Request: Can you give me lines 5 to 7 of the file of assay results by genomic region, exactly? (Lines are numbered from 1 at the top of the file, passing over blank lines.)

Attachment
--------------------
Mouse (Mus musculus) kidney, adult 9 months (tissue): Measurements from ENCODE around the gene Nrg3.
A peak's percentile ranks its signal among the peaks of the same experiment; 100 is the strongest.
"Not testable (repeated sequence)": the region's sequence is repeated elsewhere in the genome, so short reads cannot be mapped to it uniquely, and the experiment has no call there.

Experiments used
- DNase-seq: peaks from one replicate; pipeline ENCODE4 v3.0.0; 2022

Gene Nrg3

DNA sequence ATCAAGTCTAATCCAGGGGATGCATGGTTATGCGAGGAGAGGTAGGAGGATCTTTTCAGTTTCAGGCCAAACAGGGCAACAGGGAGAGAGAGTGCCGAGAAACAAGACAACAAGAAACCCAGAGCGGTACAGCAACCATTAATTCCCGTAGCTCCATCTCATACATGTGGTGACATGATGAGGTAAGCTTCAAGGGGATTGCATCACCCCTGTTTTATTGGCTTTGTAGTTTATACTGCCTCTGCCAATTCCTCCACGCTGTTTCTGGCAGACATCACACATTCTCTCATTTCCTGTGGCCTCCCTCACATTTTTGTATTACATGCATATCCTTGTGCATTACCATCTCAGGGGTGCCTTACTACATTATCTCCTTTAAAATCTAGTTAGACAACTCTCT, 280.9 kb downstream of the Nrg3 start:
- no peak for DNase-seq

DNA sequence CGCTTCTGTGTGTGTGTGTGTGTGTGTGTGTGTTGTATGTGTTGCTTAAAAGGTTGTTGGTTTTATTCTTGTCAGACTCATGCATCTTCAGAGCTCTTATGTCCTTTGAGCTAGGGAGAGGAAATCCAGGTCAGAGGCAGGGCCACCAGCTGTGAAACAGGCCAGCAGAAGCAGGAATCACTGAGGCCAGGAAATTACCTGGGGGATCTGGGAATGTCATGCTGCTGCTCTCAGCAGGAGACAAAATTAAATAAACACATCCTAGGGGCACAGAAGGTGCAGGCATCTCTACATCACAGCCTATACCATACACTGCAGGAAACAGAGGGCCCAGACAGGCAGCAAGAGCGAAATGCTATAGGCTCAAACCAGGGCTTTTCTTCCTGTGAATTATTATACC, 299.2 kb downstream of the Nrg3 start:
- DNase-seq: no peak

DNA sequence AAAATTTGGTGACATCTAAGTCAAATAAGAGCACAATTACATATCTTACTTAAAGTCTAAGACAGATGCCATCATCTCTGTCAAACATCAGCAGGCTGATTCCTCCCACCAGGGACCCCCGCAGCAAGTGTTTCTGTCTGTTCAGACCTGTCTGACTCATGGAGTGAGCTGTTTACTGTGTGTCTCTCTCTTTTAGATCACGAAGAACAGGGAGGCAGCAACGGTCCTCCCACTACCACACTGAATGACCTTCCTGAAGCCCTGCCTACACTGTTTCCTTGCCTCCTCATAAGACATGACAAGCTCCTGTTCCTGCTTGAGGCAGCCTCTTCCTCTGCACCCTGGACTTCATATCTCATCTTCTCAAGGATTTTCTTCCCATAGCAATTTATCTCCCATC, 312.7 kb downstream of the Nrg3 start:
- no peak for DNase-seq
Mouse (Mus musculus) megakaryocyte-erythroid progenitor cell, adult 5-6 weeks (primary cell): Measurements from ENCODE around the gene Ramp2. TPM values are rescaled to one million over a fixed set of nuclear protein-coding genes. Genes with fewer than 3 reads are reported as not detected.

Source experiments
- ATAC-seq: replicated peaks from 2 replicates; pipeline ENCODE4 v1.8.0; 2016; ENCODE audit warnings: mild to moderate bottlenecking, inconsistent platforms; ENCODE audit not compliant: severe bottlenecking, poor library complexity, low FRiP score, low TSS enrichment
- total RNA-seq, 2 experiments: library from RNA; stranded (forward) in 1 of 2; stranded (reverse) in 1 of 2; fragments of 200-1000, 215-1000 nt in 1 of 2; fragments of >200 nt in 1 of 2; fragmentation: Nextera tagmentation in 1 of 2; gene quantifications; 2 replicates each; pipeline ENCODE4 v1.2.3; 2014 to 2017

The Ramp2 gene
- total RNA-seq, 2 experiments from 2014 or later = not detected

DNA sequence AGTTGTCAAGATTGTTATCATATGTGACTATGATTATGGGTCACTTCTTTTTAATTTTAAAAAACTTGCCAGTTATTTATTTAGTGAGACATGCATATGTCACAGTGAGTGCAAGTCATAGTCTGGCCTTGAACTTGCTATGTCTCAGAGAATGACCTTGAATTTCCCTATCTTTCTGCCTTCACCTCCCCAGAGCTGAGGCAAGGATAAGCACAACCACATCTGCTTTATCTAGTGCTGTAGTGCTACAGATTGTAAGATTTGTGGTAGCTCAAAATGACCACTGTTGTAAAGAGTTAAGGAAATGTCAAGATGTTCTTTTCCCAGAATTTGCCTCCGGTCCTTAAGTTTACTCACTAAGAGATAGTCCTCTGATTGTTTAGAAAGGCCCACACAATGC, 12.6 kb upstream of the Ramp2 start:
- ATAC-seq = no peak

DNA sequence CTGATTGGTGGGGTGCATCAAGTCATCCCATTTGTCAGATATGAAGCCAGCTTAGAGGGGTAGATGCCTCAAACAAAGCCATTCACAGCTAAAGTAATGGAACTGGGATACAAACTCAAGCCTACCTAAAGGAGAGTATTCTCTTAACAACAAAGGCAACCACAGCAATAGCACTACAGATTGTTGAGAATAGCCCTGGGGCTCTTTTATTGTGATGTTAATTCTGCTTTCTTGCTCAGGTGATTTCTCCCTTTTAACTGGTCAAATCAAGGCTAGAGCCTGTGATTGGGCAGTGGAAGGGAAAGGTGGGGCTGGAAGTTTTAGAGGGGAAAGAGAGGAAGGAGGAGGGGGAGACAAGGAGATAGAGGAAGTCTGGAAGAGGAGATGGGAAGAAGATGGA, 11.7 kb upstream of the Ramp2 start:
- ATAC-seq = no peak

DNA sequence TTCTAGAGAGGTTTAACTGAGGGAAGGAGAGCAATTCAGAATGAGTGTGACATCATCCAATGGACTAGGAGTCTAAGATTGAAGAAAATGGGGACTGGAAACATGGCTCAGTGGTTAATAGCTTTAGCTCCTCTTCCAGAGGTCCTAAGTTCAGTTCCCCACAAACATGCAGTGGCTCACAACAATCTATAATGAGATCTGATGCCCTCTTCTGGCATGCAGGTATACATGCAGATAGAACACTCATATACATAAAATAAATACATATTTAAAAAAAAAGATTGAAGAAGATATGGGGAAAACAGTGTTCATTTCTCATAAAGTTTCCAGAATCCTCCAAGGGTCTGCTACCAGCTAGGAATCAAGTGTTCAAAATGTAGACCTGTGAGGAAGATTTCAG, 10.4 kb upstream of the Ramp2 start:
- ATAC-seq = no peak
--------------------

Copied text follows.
- DNase-seq: peaks from one replicate; pipeline ENCODE4 v3.0.0; 2022

Gene Nrg3

DNA sequence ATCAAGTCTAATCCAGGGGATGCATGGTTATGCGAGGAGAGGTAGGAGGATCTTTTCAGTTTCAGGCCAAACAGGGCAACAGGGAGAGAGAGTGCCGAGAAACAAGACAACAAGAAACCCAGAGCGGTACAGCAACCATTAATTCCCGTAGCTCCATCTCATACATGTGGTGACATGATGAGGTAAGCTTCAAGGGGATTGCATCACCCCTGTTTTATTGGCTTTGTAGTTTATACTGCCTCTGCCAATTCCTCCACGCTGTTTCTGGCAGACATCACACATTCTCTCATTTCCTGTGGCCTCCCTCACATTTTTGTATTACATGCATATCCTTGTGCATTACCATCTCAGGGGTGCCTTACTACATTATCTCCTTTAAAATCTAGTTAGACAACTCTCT, 280.9 kb downstream of the Nrg3 start: